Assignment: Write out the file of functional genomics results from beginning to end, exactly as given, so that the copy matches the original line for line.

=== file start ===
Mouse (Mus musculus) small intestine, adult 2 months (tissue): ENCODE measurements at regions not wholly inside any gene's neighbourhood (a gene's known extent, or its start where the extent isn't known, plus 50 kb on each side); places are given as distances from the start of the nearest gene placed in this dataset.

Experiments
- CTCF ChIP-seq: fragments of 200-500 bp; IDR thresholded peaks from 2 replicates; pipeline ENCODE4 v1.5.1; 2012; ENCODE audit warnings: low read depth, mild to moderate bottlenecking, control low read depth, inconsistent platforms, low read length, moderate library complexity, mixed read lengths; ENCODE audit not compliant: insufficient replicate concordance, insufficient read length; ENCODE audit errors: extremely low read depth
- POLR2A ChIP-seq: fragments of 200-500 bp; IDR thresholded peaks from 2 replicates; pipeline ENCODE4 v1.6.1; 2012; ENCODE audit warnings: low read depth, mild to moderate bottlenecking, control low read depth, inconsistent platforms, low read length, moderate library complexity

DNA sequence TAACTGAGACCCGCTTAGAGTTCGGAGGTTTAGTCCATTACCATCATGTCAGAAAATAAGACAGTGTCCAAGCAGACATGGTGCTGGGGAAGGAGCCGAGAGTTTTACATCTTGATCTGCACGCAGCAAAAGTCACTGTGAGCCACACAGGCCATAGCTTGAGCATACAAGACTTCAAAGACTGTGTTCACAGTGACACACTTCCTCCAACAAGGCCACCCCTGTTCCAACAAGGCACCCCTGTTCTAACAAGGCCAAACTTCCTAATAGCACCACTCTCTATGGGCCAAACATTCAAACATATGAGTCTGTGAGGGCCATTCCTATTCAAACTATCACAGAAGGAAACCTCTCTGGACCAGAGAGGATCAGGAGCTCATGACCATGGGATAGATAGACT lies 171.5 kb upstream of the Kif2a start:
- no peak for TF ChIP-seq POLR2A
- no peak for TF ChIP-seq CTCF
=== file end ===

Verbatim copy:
Mouse (Mus musculus) small intestine, adult 2 months (tissue): ENCODE measurements at regions not wholly inside any gene's neighbourhood (a gene's known extent, or its start where the extent isn't known, plus 50 kb on each side); places are given as distances from the start of the nearest gene placed in this dataset.

Experiments
- CTCF ChIP-seq: fragments of 200-500 bp; IDR thresholded peaks from 2 replicates; pipeline ENCODE4 v1.5.1; 2012; ENCODE audit warnings: low read depth, mild to moderate bottlenecking, control low read depth, inconsistent platforms, low read length, moderate library complexity, mixed read lengths; ENCODE audit not compliant: insufficient replicate concordance, insufficient read length; ENCODE audit errors: extremely low read depth
- POLR2A ChIP-seq: fragments of 200-500 bp; IDR thresholded peaks from 2 replicates; pipeline ENCODE4 v1.6.1; 2012; ENCODE audit warnings: low read depth, mild to moderate bottlenecking, control low read depth, inconsistent platforms, low read length, moderate library complexity

DNA sequence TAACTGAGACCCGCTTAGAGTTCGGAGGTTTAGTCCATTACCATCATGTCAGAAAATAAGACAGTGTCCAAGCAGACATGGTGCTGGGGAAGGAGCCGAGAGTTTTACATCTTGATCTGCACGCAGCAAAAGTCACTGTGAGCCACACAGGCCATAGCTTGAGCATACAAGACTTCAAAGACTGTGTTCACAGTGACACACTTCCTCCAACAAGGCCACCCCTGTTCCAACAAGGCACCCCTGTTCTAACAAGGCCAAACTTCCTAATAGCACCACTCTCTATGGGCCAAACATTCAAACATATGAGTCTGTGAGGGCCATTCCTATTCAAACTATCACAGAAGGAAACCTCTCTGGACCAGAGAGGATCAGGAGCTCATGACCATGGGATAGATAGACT lies 171.5 kb upstream of the Kif2a start:
- no peak for TF ChIP-seq POLR2A
- no peak for TF ChIP-seq CTCF